This is the second of a series of blog posts reviewing Freakonomics by Steven Levitt and Stephen Dubner. Today we look at Chapter 1, “What Do Schoolteachers and Sumo Wrestlers Have in Common?”
What they have in common is that they both cheat.
So lets move on to schoolteachers. It’s especially outrageous when schoolteachers cheat, because their job is to teach their students not to cheat on their tests and school assignments. But cheat they do.
How exactly are teachers cheating? Well we’ve created a system of rewards and punishments for teachers based on how well their students do on standardized tests. So teachers an have incentive to boost their students’ scores on such tests.
Levitt did a study of test answers in the Chicago Public School system, and discovered that 5% of the teachers were cheating in order to give their students a boost. Based on Levitt’s finding, a dozen teachers were fired, and the next year cheating went down by 30%.
So if sumo wrestlers, schoolteachers, and day-care parents all cheat, are we to assume that mankind is innately and morally corrupt?
That’s exactly the message I got out of this chapter, even though Levitt tried to assure us that it’s not so bad. In the future I plan to write about the economics of cheating. Levitt has certainly given me something to think about.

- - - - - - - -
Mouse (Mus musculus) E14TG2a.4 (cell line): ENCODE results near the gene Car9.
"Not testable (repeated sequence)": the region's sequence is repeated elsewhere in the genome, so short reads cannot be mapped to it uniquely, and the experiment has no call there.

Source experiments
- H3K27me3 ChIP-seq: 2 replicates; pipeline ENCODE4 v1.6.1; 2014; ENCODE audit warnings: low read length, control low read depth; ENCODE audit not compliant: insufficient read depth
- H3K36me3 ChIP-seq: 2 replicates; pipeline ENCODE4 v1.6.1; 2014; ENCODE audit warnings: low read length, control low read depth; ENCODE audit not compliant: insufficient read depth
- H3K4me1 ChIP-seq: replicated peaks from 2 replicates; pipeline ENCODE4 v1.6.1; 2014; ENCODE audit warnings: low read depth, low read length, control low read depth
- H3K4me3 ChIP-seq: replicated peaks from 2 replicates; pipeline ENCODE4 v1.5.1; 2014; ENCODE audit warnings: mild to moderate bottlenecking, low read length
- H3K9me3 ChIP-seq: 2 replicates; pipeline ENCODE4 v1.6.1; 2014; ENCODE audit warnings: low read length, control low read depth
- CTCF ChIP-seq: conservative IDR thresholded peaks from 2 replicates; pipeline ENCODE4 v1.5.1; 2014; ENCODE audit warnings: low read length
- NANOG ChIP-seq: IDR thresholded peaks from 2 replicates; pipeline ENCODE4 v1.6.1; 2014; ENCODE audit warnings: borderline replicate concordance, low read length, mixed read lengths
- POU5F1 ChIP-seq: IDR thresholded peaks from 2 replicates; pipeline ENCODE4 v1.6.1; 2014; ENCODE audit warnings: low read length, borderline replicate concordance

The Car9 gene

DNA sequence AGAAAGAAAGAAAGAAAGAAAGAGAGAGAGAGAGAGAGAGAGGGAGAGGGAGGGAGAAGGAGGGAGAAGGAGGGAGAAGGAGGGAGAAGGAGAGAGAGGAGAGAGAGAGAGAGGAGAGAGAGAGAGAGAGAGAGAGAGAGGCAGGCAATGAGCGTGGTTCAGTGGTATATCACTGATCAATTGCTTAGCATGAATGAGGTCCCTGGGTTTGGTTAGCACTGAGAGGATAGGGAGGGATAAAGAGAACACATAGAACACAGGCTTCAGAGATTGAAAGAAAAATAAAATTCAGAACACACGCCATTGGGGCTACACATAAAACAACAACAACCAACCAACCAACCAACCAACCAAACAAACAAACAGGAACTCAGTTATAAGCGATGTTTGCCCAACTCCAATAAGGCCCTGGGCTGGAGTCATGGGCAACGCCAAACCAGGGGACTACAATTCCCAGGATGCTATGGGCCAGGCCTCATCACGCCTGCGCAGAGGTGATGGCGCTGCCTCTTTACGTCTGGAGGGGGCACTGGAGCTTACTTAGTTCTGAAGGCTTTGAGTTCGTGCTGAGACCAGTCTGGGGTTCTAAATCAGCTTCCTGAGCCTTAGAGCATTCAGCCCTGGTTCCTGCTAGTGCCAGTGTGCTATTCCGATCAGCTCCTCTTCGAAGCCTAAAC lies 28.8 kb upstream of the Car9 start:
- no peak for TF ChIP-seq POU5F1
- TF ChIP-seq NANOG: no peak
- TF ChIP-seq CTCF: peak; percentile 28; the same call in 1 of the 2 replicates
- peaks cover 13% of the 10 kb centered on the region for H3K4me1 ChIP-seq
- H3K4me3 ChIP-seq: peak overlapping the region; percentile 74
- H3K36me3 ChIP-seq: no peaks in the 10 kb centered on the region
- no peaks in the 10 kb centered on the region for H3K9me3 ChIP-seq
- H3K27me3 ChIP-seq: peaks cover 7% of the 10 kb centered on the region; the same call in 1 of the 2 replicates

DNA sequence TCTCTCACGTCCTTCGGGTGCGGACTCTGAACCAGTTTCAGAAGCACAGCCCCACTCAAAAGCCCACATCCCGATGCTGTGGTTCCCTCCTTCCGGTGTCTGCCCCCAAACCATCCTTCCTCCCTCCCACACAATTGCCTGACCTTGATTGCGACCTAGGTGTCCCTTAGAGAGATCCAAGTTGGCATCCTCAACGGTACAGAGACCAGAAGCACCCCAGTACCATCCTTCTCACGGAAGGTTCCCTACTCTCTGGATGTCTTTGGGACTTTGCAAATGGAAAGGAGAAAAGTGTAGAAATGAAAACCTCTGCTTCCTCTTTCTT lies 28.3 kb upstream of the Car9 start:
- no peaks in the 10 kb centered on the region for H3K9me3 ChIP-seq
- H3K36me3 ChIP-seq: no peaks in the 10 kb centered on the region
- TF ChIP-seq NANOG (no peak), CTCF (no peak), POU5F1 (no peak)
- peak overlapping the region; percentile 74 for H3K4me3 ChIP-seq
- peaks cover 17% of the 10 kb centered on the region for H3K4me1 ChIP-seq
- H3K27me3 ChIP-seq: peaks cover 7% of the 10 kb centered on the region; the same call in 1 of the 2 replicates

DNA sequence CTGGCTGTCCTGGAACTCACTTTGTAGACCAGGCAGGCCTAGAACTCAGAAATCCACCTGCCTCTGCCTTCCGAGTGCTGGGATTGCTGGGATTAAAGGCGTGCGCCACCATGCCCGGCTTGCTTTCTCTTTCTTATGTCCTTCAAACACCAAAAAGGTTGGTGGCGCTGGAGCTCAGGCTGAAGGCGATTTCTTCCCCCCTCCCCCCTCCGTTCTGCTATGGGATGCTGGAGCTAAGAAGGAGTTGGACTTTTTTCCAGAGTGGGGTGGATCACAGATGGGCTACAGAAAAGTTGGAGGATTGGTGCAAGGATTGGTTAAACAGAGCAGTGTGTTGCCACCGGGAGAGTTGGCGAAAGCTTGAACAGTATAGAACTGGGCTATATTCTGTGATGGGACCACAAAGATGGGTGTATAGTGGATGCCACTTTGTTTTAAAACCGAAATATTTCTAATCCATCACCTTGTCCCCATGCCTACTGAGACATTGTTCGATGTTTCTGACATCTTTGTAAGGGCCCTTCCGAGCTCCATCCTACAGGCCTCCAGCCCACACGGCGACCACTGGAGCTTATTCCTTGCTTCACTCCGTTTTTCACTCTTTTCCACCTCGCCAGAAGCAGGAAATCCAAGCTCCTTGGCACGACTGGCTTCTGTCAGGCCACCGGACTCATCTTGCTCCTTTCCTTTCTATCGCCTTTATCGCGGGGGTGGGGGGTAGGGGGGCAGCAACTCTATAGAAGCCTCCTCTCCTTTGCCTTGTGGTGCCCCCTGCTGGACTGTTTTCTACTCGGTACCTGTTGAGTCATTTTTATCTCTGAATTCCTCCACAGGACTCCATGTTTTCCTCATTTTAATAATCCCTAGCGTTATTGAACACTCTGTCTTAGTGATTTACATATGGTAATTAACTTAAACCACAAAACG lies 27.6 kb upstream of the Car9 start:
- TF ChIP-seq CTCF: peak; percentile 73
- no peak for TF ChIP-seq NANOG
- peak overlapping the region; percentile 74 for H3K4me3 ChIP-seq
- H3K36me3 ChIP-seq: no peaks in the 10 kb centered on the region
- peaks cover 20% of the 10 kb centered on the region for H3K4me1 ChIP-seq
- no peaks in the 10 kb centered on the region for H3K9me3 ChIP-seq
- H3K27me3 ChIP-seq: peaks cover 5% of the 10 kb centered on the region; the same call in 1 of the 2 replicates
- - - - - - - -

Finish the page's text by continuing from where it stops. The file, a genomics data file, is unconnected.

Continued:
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The last story in this chapter is about a guy who sells bagels in offices using the honor system. He puts out the bagels and a collection box where people are supposed to put in money for what they eat. About 87% of the people pay, but 13% of the bagels disappear.
What’s especially interesting is the relationship between honesty and the size of the office:
The data also show that smaller offices are more honest than big offices. An office with a few dozen employees generally outpays by 3 to 5 percent an office with a few hundred employees.
Levitt suggests that small offices are more honest because there’s greater “shame” in being dishonest at a small office; people there are more likely to know you.
I think Levitt is wrong about that. Small offices are more honest because people at smaller companies tend to be happier employees. I previously blogged about a Harris poll which showed that people working at small companies are happier with their job. I concluded that small companies provide an inherently more rewarding work experience.
The bagel seller’s data is reflecting this phenomenon because mood contributes to honesty. For example, “unseasonably pleasant weather inspires people to pay at a higher rate.” And there were other examples of mood being related to payment rate. Workers at smaller offices are probably in a better mood.
So hidden in this chapter is a very important piece of evidence regarding the superior work experience of small offices and small companies, yet Levitt doesn’t even realize it.
Michael Higgins has some thoughts about the bagel guy story.